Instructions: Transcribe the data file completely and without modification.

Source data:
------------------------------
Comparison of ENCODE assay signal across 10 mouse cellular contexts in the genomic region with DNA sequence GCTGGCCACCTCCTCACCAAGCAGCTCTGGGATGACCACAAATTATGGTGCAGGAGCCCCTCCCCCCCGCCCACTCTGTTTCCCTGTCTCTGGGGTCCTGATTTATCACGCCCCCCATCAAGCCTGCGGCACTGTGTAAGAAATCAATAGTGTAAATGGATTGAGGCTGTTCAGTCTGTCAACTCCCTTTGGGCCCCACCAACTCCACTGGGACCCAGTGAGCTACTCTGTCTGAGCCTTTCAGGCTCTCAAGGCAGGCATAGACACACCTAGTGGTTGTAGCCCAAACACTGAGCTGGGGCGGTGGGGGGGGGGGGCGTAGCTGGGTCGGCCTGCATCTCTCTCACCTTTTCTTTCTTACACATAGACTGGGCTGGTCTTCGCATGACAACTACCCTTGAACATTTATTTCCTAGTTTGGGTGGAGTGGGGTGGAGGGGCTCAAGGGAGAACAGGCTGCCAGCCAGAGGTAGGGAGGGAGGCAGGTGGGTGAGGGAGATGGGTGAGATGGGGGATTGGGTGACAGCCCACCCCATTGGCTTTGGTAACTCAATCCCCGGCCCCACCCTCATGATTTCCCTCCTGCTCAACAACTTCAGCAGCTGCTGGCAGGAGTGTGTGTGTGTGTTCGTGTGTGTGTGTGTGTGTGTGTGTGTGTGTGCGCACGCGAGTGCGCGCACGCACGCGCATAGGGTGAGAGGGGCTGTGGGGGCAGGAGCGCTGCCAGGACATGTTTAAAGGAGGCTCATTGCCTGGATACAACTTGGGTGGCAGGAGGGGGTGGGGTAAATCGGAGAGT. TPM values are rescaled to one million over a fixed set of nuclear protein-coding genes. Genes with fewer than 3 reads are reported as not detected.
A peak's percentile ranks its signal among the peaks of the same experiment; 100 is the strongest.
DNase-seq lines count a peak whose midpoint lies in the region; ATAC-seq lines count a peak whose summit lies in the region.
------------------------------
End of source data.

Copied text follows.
Comparison of ENCODE assay signal across 10 mouse cellular contexts in the genomic region with DNA sequence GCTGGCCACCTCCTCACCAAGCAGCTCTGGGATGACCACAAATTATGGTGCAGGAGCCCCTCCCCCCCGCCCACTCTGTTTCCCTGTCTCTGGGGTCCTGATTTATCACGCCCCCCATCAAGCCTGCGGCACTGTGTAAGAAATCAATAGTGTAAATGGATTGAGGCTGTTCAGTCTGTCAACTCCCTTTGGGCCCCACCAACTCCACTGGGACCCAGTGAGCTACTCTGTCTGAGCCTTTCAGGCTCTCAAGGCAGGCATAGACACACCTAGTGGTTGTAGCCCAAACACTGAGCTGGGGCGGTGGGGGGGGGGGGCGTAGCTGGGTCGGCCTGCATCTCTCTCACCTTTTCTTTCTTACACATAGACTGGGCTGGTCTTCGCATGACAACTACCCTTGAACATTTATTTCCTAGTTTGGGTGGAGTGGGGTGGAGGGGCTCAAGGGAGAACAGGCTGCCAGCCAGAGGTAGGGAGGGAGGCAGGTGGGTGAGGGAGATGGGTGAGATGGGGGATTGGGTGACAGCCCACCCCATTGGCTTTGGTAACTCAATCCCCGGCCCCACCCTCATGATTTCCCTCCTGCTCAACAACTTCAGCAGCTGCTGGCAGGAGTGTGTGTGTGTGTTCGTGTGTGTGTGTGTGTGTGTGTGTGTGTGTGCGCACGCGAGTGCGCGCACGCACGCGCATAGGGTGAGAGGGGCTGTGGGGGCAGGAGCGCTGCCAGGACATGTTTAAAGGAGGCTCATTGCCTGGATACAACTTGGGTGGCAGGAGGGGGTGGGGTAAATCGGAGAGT. TPM values are rescaled to one million over a fixed set of nuclear protein-coding genes. Genes with fewer than 3 reads are reported as not detected.
A peak's percentile ranks its signal among the peaks of the same experiment; 100 is the strongest.
DNase-seq lines count a peak whose midpoint lies in the region; ATAC-seq lines count a peak whose summit lies in the region.